One thing that is most certain, if you’ve had a period, whether monthly or irregularly, it will stop. When and how that happens, is unique to you. What symptoms you may or may not experience depends on your body. Some women experience hot flashes and night sweats, some don’t. Some feel sensitive and don’t want to be touched, others crave being held. Many report a decrease in sex drive, others report an increase.
Menopause is not a one size fits all diagnosis where every woman will go through every single symptom at the same period of time. Our body’s are uniquely designed to have our individual experiences and although many of them can be similar, they may not be exactly the same. Some women may begin in their 40’s, others 50’s, for some it may be earlier, others later. What prompts the symptoms vary.
For me the trigger is gluten, for others it may be something different. I would offer find out what’s the trigger for you. Whether that be through an “Elimination Diet” where you remove common triggers at different intervals to find what could be the culprit, hormonal testing, or working closely with a competent healthcare/nutrition professional. It may be worth it to you to try something that will offer some relief. There are options.
These recommendations are based on my 13 years as a Nutrition Educator who has studied herbalism for 19 years, and from a woman going through menopause right now.
1. Look at what you put in and on your body with no judgment or shame. What are you eating that could be disruptive to your hormones? What skin/hair products are you using? What cleaning products are in your environment. Depending on what you are using, they could be contributing to hormonal imbalance.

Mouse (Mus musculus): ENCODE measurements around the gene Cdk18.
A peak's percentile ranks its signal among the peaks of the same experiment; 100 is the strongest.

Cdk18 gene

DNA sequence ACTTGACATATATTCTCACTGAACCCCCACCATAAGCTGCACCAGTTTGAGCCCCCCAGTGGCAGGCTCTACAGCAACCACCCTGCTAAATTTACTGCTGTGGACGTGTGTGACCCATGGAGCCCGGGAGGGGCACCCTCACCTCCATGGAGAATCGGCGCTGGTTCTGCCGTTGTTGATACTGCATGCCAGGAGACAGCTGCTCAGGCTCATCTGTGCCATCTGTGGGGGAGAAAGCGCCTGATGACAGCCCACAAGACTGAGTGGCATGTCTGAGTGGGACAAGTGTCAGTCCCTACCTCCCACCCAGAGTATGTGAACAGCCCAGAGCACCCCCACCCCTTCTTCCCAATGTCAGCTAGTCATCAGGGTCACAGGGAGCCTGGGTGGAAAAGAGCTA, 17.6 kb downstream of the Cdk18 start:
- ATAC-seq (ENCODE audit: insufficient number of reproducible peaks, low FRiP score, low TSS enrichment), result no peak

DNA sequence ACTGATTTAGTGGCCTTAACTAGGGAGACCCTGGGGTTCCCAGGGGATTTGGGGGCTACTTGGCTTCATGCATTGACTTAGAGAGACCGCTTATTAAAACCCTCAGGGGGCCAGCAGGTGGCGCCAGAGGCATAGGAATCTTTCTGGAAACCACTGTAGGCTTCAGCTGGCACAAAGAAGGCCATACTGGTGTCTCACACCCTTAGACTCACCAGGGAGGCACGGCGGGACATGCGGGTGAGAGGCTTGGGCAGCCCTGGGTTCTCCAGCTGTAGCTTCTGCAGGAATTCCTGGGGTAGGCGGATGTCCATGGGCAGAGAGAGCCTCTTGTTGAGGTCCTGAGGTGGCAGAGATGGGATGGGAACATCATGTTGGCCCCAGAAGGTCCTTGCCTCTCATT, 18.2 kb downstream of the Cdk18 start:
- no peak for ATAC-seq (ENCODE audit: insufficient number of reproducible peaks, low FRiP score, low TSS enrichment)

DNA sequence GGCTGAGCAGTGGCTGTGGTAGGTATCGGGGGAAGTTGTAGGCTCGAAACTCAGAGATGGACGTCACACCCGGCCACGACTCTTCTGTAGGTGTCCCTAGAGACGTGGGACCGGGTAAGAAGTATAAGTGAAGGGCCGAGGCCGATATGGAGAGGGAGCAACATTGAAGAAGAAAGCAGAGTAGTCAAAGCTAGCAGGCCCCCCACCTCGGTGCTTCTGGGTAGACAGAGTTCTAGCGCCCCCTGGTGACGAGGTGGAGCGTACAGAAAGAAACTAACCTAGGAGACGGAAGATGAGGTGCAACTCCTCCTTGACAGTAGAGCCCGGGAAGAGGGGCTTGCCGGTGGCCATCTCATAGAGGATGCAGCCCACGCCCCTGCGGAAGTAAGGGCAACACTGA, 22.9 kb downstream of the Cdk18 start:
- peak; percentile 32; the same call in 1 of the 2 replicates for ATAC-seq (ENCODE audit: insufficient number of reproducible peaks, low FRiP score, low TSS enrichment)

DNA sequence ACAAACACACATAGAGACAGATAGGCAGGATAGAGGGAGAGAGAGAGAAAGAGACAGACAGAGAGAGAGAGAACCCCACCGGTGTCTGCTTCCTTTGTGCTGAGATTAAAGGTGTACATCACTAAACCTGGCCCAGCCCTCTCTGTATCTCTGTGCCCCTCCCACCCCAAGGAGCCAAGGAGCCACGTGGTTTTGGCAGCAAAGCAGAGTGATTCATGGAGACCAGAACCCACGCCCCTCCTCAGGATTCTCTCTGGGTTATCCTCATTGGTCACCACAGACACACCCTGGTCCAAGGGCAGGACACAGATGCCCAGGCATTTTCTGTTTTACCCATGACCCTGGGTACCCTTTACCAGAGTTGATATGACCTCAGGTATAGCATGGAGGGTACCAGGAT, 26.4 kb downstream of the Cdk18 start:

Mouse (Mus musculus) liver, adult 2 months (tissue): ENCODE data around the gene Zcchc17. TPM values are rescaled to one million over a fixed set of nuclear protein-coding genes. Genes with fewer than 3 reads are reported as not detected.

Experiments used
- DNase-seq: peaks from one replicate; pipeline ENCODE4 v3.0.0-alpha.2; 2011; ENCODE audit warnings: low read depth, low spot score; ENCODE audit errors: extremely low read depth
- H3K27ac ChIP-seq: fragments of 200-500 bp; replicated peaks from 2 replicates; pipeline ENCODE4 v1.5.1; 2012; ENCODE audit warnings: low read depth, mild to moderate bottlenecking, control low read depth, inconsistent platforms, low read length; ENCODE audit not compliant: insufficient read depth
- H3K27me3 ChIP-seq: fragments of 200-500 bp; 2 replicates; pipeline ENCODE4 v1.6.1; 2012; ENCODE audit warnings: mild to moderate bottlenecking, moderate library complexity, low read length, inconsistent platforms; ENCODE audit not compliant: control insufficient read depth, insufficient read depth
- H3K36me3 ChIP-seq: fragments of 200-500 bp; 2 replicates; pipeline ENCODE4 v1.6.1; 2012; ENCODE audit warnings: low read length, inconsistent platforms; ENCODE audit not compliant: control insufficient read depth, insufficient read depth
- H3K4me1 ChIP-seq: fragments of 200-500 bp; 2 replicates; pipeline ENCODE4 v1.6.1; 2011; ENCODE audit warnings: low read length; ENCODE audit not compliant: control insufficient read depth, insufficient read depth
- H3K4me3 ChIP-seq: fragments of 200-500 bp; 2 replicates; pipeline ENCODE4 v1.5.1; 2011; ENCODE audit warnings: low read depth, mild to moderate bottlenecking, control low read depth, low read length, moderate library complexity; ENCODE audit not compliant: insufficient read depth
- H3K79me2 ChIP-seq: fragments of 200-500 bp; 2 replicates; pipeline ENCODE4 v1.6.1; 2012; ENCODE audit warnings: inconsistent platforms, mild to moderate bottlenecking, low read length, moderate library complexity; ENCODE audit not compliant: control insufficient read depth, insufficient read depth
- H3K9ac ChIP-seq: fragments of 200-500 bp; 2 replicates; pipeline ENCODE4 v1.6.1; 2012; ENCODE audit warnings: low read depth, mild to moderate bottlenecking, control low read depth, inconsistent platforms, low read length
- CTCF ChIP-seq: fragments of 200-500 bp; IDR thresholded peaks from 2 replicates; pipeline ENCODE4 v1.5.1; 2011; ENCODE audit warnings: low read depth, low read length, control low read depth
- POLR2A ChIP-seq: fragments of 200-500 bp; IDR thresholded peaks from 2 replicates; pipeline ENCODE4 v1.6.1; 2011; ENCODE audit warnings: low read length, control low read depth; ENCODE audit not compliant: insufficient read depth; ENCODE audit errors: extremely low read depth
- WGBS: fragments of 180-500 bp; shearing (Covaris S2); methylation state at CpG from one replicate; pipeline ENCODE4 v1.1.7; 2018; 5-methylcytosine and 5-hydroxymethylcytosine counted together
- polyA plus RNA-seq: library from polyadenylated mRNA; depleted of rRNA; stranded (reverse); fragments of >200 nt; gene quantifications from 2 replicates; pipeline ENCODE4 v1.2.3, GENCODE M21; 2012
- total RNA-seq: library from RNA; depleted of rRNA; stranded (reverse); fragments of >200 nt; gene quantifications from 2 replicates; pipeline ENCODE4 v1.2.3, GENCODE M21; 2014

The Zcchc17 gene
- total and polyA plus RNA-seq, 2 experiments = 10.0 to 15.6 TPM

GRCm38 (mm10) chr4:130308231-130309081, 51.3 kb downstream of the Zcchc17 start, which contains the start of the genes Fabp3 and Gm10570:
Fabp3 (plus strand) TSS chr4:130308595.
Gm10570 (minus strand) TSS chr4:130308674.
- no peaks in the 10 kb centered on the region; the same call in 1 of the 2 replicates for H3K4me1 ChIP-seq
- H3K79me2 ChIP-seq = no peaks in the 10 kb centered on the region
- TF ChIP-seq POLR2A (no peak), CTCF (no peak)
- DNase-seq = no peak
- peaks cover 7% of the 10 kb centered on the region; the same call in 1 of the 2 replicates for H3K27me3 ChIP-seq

2. Talk to a competent healthcare professional. This could be a doctor, nurse, psychologist, and/or a nutrition professional. I previously saw a Naturopathic Doctor and was amazed at the positive impact on my body and mind. I am honestly a big fan of Functional Medicine, it does cost, but their lab panels are way more comprehensive than any I’ve had with mainstream medicine.
3. Seek out a nurturing community of women who will offer support, and empower you in your unique experience. Compassionate conversations with other women who can say, “I’ve been there,” truly makes a difference.
4. Be mindful of people who tell you what your symptoms will be, and only offer one path to relief. We are all different and what works for one, may not work for another.
Own Your Story
What I would offer is that you own your experience. Remember, you are a unique individual with your own body chemistry. Your body will change at a different time in a different way. Whether you’re in your 30’s, 40’s, 50’s or beyond, whether you’re in the peri phase, or in menopause, do not allow any other person narrate your experience. That’s their body, not yours. I would like to empower you to take charge of your body, do what you can to alleviate any symptoms you may have, and control your own narrative. You have options.
I pray this serves you well.
You can learn more about me at http://tarachristina.com/ and https://www.instagram.com/1tarachristina/
*Endocrine disruptors are natural or human made chemicals that disrupt a persons hormonal system. Some endocrine disrupters are soy and gluten, some can be found in laundry detergent, fabric softener, makeup, lotions, fragrances, BPA, etc. you can find a full list in the resources below.